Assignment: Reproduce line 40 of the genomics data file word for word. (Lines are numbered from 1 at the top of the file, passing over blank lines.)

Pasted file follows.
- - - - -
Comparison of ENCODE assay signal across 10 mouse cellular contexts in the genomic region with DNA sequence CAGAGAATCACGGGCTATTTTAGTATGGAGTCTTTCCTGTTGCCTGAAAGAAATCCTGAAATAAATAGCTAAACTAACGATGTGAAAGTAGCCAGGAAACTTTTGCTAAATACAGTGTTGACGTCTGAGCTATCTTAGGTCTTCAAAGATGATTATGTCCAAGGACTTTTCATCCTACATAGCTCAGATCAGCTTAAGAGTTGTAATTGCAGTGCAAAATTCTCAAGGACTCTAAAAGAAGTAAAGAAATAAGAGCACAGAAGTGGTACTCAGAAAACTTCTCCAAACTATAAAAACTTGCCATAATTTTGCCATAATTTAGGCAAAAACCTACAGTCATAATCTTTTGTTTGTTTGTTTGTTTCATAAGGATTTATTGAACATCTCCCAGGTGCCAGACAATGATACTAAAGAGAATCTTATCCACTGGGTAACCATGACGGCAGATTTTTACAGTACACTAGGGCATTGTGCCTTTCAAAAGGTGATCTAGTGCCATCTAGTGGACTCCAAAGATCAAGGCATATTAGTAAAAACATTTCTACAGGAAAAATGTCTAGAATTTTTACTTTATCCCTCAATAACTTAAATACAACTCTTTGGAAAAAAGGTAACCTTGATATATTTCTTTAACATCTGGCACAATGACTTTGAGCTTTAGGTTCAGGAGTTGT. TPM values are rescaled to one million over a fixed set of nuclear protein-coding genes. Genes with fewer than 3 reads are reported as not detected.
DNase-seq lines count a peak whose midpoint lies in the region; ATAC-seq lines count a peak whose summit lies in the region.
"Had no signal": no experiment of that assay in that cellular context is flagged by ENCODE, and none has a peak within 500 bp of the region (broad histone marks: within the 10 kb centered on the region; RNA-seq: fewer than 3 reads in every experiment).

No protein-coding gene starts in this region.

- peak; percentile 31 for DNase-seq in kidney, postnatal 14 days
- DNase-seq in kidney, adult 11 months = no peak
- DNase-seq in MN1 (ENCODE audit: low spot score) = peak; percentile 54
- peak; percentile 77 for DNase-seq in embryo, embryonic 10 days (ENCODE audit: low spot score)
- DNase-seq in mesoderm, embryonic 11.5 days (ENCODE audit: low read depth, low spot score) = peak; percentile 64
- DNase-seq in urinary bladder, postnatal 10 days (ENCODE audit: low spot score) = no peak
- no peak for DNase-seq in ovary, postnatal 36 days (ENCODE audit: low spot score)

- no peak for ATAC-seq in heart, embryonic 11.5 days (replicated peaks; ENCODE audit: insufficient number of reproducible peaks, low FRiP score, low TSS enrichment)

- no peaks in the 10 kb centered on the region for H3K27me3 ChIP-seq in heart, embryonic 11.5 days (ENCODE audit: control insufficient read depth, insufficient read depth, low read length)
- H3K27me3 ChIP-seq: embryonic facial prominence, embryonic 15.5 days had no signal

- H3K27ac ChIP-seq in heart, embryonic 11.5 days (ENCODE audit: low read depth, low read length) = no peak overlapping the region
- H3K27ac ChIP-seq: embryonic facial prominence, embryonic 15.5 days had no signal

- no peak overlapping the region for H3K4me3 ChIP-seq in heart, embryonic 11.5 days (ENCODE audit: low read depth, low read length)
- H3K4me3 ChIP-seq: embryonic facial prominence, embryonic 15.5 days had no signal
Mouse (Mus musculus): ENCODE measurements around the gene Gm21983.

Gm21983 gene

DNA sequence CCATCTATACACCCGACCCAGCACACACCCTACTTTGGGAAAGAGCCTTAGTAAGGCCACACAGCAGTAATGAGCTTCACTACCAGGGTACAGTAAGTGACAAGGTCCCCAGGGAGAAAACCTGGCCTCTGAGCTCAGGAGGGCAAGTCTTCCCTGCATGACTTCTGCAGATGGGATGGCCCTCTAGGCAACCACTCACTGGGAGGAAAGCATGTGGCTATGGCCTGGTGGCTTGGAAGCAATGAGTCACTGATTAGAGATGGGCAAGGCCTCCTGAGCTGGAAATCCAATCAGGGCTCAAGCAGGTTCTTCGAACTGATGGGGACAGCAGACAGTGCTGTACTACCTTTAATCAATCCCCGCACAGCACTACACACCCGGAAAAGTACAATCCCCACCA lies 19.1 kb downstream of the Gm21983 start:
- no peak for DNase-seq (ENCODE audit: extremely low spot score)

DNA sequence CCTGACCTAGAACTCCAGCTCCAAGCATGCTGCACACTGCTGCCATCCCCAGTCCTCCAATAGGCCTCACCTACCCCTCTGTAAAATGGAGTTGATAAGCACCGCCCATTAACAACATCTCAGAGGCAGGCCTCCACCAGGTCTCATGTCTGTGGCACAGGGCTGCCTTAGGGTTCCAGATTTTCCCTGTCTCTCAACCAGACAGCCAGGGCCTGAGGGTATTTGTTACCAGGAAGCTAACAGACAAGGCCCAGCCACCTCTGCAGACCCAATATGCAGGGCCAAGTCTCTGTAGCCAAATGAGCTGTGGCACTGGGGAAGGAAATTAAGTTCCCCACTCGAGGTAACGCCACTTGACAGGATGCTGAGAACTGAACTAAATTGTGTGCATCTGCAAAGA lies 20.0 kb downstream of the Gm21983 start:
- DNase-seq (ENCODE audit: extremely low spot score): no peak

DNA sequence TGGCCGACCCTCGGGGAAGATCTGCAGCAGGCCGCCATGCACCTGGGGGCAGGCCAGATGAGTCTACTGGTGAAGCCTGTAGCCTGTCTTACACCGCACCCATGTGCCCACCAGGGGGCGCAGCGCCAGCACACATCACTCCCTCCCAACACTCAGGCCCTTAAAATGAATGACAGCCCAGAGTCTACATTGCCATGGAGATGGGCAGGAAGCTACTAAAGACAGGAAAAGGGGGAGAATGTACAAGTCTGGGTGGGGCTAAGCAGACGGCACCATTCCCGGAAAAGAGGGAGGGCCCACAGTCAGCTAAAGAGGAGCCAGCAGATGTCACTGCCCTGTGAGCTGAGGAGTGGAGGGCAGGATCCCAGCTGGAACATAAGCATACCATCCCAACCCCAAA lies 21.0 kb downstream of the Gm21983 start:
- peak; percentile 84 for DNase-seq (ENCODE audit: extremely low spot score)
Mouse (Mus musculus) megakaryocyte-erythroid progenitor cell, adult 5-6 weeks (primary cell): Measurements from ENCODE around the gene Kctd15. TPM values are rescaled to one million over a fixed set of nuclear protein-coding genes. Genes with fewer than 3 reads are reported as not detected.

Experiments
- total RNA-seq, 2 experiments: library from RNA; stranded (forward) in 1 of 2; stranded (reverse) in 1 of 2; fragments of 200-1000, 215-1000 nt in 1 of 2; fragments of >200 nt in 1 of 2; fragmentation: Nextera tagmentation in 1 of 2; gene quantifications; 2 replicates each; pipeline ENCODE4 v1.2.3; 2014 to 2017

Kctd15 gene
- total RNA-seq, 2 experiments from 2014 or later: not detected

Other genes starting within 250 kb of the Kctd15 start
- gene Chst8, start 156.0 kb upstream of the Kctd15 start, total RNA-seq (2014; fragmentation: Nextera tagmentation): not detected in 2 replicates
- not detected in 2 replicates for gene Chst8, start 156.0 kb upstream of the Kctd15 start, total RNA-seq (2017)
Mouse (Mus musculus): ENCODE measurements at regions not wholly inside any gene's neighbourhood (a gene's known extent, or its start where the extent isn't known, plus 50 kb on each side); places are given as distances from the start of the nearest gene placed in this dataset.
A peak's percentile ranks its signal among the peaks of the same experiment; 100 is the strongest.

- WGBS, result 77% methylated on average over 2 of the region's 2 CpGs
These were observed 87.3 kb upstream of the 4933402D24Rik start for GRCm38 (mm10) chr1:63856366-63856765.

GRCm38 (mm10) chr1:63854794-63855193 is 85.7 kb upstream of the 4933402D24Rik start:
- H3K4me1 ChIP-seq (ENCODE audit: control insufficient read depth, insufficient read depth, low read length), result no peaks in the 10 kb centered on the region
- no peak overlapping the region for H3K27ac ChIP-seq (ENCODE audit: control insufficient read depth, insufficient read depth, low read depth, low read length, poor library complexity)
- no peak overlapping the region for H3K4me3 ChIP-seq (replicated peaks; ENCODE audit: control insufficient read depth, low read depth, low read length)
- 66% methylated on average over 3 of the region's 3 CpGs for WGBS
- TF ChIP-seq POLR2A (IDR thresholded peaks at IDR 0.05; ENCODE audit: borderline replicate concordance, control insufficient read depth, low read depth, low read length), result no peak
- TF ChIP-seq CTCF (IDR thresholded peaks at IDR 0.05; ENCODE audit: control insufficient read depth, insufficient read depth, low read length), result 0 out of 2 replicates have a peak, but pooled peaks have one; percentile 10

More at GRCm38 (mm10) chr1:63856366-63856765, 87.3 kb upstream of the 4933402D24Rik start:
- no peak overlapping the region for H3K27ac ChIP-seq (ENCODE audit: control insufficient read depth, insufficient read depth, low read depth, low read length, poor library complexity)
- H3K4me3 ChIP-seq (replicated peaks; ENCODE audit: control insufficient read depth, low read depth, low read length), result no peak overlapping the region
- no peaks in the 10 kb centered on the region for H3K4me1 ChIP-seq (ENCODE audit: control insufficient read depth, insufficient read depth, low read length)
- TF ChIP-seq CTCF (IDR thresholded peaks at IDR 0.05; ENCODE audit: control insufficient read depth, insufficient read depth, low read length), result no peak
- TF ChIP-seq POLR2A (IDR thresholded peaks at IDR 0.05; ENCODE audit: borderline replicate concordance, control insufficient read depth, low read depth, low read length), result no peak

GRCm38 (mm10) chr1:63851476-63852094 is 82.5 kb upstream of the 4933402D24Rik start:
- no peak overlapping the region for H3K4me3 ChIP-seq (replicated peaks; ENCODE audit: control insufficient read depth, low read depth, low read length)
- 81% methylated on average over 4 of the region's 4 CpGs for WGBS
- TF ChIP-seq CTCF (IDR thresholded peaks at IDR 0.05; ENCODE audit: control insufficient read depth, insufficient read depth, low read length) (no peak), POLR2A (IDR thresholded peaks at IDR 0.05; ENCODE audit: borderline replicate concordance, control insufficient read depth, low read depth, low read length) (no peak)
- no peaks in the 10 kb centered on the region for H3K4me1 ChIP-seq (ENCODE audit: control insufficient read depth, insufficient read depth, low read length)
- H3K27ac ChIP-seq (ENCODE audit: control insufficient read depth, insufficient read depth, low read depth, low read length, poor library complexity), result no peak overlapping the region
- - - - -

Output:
- H3K4me1 ChIP-seq (ENCODE audit: control insufficient read depth, insufficient read depth, low read length), result no peaks in the 10 kb centered on the region